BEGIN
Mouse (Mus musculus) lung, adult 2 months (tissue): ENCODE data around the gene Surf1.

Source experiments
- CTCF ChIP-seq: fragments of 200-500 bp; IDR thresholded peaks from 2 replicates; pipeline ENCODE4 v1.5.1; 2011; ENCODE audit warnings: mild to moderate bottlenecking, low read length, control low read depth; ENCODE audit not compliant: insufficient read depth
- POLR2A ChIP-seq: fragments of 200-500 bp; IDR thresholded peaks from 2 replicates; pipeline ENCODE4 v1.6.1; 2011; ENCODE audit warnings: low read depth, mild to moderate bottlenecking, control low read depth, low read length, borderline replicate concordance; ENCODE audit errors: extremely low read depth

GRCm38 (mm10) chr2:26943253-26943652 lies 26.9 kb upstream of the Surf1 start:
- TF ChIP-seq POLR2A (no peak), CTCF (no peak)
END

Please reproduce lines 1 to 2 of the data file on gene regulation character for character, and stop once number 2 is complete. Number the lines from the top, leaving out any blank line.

Mouse (Mus musculus) lung, adult 2 months (tissue): ENCODE data around the gene Surf1.

Source experiments